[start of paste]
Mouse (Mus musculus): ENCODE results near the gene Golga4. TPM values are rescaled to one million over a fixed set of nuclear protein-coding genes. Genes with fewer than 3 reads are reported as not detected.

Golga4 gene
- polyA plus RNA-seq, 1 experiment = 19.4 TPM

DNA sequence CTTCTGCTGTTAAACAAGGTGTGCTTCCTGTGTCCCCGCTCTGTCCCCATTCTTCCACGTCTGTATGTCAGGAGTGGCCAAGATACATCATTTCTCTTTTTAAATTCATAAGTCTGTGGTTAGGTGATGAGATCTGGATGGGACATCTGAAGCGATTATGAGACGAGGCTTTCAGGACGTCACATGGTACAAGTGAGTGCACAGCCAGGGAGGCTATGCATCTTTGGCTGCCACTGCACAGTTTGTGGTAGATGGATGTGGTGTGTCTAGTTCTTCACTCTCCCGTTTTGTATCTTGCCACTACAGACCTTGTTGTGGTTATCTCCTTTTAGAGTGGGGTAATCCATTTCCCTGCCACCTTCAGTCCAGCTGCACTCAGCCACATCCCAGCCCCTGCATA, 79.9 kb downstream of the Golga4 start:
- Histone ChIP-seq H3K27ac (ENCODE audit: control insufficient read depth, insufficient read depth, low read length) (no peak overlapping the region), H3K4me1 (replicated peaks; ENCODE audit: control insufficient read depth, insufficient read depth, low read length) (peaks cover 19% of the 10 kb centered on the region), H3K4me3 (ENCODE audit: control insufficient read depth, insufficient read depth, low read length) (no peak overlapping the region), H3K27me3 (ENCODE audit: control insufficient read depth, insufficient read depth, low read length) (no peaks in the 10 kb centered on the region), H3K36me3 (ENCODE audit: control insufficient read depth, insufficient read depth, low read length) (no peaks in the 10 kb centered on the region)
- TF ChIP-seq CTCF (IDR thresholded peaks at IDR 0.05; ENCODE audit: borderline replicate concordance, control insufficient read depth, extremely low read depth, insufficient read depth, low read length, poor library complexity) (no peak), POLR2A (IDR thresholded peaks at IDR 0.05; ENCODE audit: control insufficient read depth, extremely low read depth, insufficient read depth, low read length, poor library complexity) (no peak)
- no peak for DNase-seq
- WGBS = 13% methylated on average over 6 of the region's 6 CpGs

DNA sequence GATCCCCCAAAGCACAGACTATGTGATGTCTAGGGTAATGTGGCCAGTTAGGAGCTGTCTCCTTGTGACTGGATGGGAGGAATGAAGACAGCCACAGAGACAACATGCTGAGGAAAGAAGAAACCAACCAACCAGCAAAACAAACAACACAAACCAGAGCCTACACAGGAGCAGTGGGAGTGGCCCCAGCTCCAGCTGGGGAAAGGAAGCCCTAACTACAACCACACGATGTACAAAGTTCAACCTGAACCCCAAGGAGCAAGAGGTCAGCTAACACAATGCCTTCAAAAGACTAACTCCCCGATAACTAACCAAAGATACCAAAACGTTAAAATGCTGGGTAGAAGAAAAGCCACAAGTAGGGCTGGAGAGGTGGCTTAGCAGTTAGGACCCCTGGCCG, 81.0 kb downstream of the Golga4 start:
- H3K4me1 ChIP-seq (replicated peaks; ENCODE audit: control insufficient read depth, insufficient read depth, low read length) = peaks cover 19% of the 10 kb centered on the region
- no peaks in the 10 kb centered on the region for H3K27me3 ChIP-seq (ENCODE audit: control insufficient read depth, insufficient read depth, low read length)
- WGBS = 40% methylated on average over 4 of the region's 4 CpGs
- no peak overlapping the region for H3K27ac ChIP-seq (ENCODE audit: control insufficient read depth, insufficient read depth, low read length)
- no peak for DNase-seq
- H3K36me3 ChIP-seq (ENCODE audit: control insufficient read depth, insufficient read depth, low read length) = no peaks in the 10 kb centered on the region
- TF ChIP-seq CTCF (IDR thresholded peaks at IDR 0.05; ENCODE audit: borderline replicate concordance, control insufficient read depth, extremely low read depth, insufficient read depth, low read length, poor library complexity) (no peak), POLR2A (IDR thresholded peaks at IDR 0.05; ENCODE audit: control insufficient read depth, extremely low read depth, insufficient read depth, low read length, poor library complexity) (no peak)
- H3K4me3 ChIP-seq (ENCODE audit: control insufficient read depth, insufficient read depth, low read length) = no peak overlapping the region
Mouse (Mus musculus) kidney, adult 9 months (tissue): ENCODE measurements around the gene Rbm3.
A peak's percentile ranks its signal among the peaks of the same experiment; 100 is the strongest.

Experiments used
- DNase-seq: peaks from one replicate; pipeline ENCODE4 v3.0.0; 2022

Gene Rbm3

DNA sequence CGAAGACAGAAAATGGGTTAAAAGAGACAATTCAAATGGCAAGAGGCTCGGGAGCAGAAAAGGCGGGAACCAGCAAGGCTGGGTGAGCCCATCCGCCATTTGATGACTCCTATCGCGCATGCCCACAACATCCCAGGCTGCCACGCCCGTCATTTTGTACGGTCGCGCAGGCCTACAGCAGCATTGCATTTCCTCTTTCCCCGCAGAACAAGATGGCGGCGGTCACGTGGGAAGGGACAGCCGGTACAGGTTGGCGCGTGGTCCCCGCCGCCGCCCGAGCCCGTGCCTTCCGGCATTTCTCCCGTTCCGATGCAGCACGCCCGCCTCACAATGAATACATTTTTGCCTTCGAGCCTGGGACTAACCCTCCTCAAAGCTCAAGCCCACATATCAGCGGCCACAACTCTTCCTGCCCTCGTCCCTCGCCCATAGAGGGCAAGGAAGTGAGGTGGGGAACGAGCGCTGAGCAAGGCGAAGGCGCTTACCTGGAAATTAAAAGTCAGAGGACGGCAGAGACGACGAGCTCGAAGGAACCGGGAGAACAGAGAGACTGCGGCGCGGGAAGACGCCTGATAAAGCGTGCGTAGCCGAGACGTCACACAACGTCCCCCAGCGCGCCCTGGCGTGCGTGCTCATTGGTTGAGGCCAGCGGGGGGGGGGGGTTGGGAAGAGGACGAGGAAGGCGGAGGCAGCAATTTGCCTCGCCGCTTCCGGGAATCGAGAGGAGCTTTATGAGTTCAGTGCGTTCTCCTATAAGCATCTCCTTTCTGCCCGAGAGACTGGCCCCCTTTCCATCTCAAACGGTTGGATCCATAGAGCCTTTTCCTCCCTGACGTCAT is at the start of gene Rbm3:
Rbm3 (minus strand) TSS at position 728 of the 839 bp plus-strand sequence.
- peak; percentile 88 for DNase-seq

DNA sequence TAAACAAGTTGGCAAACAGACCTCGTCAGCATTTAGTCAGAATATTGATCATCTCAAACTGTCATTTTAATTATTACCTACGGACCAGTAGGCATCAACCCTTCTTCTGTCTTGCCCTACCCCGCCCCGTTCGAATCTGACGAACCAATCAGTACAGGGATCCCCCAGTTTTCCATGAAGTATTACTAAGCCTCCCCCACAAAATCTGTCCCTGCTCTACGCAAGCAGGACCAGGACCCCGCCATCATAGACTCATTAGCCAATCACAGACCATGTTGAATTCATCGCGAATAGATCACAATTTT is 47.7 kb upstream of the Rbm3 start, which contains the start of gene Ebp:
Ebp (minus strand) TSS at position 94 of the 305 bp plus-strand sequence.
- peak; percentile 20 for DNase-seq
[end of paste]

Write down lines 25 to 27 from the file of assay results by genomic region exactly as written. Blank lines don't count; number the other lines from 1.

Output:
- peak; percentile 88 for DNase-seq

DNA sequence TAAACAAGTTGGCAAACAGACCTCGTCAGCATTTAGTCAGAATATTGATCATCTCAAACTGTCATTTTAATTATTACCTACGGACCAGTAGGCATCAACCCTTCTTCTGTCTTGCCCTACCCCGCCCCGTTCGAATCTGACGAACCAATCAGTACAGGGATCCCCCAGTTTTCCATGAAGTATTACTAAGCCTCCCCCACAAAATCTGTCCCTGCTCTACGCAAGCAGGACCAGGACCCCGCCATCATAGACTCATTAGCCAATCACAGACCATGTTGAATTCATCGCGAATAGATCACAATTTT is 47.7 kb upstream of the Rbm3 start, which contains the start of gene Ebp:
Ebp (minus strand) TSS at position 94 of the 305 bp plus-strand sequence.